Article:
Creativity rolls at 2013 North American Handmade Bicycle Show

Photo copyright Nathan A. Ferguson.

Aluminum may be the most abundant metal in the Earth’s crust, but it was scarce at the 2013 North American Handmade Bicycle Show. While plenty of mass producers are still building with it, artisans at the show were pushing the edge with new techniques. This was materials science gone mad, but in a good way.

And this year’s show in Denver broke an attendance record with some 200 exhibitors and an estimated 7,000 attendees even though the third and final day saw the city’s biggest snow dump of the season.

While the artisans shared a passion for cycling, they drew on their personal experience.

Take Chris Connor of Connor Wood Bicycles who was showing off his Woody Scorcher made of steam-bent ash wood and reinforced with layers of Kevlar. It gave it a distinctly baseball bat feel. Connor transferred his knowledge of carpentry and building guitars into his two-bike line. The Scorcher comes stock with 29er wheels, disc brakes, and a Gates Carbon Drive System in single-speed configuration for $4,500.

Then there was Sueshiro Sano of Japan showing off his striking mahogany, yes mahogany, road bike. His family has been building wooden boats for more than 200 years and he got into the business when he was 13.

There were more than a few vibration-absorbing bamboo bikes, some mated with carbon tubing. And there was a just-for-fun bike made of Douglas-fir.

The competition was friendly but intense with some builders putting in special requests to large component manufacturers to give them the edge in winning show prizes. Can you make that part in purple? And of course they did.

All the niches were well represented with a lot of attention going to fat tire mountain bikes, belt drives, internally geared hubs and gravel racing/multi-surface touring bikes. It will be interesting to see what happens with titanium versus newfangled stainless steel.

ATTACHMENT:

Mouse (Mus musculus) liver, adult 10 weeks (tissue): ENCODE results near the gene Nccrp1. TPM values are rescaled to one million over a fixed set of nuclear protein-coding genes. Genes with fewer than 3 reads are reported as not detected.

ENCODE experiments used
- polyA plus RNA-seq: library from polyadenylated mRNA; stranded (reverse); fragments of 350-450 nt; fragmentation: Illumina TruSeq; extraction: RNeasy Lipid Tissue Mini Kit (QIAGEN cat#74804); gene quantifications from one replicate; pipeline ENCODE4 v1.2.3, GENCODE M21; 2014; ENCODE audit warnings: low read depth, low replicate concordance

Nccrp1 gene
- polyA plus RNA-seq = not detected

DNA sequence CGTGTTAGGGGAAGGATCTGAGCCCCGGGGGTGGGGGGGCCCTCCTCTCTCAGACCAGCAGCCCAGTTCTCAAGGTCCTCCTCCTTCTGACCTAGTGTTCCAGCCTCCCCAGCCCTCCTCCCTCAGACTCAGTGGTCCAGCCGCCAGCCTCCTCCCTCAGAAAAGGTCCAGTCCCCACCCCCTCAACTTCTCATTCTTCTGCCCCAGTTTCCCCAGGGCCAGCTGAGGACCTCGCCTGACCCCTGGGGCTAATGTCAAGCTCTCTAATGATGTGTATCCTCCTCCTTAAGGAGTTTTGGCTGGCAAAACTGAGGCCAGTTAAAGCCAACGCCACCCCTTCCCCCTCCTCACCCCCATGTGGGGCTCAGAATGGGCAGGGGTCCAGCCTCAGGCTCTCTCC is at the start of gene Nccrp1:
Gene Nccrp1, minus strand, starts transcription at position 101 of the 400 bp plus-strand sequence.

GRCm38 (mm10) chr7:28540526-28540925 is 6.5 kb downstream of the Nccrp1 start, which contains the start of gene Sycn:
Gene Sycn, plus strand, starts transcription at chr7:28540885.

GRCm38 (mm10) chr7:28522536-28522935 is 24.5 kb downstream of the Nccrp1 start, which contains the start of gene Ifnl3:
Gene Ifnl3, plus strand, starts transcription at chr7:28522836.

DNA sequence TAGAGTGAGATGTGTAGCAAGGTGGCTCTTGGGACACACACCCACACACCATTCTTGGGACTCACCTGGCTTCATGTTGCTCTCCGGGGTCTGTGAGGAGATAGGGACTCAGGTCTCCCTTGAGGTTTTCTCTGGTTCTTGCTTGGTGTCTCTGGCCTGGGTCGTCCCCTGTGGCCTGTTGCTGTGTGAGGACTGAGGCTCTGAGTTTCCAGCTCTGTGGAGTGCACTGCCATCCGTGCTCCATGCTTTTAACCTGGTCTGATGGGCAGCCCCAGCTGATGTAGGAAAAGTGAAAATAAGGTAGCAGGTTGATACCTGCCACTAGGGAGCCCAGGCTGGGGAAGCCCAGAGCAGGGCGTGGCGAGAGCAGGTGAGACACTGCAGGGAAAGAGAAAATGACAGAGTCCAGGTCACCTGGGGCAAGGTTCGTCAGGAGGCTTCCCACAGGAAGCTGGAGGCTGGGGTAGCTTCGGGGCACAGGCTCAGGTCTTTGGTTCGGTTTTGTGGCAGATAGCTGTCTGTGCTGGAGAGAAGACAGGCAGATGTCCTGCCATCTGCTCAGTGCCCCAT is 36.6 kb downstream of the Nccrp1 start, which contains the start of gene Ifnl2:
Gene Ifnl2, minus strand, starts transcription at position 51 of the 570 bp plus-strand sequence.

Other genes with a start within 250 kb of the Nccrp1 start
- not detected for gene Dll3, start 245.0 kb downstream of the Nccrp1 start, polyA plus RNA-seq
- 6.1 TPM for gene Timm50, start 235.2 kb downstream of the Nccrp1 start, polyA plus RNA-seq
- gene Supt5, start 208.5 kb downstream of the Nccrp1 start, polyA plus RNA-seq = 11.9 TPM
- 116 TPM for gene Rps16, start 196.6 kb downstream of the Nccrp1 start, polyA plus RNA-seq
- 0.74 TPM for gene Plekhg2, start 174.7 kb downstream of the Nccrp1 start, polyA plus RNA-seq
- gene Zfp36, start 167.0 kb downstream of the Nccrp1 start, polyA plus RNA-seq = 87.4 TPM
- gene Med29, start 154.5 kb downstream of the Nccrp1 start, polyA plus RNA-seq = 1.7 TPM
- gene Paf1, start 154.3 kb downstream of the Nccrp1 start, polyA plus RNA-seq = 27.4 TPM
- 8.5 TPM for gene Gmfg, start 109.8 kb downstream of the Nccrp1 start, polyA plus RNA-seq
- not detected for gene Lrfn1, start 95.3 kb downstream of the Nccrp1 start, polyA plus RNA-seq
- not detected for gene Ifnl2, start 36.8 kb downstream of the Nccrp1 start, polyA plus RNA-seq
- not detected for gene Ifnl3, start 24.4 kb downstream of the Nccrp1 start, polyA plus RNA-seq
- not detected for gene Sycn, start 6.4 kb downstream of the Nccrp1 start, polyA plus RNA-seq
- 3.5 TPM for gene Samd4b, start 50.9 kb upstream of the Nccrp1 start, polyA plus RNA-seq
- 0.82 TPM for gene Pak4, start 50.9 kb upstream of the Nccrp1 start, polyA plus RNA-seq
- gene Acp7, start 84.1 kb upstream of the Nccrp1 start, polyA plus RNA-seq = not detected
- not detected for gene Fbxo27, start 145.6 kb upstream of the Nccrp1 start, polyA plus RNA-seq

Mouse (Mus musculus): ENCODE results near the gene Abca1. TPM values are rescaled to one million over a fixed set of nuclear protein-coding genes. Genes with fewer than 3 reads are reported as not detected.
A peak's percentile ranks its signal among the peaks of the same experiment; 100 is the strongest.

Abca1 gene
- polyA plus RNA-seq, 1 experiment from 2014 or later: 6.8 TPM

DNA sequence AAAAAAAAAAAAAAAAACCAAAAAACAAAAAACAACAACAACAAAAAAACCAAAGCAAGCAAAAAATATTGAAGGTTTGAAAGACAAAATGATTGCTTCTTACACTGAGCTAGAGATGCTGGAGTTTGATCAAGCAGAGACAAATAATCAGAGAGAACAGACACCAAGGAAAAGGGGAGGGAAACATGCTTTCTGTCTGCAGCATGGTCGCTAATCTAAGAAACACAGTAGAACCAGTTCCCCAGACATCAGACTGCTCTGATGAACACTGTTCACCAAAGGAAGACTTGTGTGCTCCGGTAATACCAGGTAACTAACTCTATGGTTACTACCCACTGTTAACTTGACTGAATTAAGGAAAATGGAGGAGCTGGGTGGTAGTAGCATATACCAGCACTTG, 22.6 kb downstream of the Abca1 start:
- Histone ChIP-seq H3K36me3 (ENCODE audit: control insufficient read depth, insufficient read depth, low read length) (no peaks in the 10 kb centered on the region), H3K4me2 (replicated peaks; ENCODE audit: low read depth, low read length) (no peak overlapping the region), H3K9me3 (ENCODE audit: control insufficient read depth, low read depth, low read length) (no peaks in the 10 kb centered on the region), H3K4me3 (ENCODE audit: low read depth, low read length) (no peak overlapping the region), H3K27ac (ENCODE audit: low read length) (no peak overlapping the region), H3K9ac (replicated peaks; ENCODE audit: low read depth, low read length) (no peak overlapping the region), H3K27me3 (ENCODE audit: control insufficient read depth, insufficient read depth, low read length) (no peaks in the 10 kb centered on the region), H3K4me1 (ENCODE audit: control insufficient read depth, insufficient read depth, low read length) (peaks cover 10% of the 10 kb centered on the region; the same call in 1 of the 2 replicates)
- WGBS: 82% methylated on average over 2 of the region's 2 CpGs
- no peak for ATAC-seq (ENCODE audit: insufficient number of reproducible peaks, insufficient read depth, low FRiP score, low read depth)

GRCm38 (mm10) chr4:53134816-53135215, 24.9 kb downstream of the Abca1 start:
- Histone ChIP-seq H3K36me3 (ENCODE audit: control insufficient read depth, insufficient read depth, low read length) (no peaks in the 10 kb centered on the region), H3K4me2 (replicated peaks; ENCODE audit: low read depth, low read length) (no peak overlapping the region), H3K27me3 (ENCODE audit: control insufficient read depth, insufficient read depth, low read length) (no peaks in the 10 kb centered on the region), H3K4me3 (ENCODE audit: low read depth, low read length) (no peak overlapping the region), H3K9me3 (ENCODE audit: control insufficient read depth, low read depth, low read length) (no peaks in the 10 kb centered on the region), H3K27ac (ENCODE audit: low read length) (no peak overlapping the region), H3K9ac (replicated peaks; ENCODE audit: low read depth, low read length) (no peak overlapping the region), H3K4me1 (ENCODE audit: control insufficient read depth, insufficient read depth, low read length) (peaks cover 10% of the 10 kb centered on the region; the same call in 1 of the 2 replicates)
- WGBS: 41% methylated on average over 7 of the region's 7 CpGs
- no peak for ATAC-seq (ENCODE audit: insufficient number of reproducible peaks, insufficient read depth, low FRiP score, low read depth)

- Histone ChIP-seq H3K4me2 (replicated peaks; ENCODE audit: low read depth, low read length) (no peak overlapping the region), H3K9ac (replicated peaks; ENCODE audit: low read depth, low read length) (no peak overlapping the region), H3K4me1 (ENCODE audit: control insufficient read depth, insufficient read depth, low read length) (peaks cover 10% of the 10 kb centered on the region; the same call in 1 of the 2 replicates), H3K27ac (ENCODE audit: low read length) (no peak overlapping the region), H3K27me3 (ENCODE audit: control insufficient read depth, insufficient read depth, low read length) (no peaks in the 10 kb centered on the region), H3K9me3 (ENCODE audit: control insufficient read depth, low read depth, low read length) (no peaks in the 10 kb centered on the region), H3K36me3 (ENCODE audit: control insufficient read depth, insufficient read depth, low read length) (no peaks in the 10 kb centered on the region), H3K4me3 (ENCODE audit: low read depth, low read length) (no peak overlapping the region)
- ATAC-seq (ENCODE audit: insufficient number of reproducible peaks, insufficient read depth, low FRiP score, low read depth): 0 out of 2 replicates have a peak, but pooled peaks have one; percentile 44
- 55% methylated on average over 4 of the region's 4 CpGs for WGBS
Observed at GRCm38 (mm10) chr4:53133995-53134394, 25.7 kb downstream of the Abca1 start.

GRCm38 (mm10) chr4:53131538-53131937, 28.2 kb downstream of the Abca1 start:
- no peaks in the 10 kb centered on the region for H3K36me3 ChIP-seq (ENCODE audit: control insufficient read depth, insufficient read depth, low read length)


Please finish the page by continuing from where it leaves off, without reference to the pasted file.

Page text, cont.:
There seems to be a growing number of formal training courses in frame building and with software like BikeCAD Pro,┬áit’s not too difficult to develop your own dream ride. In any case, this is good energy for all aspects of cycling. Let the creativity roll.

1989 meet 2011: from skinny to fat skis

Photo copyright Nathan A. Ferguson.

This is more about psychology than skiing. When I was 17 I bought a pair of the same skis that the U.S. Ski Team was using. The Rossignol 4S Kevlar was an iconic model in its day.

With the skinny waist, lightweight materials, vibration damping and catchy teal color, they pushed the edge of what straight skis could do. They were designed for steep slalom courses. In other words, they were perfect for the East Coast and its infamous bulletproof ice.

I remember how beautiful they looked unmounted at the ski shop. I pulled out a happy-looking pair in the 200 cm length. On my first run somewhere in the Poconos, I let my weight get too far back and they crossed at the front bindings. It catapulted me into the woods. The 4SK’s commanded respect.

Little did I know at the time that my brain wasn’t fully developed. As a male, I had another eight years for that to happen, according to psychological research. My friends and I were impulsive and always doing stupid things. It was all about speed and attempting mostly disastrous jumps. This was before helmets and terrain parks. How’d we survive?

We also had limitless energy from some secret source. As if we had miniature nuclear reactors within us, we’d rise at dawn, drive up to two hours, catch the first chair lift and ski until the last one. For some reason, we always changed clothes and made the last run in shorts despite the weather. Then we’d drive home and go out later. Those were the days. It couldn’t get any better than that.

In the spring of that same year, I was lucky enough to ski out West for the first time. I pointed the Rossies downward at Vail’s massive China Bowl and they quickly submarined into the sticky crud. Once again, I got catapulted.

As a Colorado resident now, ski design has gone through a transformation where western skis are getting fat and fatter to maximize float in powder. I’ve also taken up backcountry skiing where you have to provide your own propulsion upward. The Liberty Double Helix skis, designed here in Colorado, are my vehicles of choice. They can handle anything.

There’s a reason I’ve hung onto those old skis and it’s not for the ’80s parties at the local resorts. Every scratch and ding tells a story.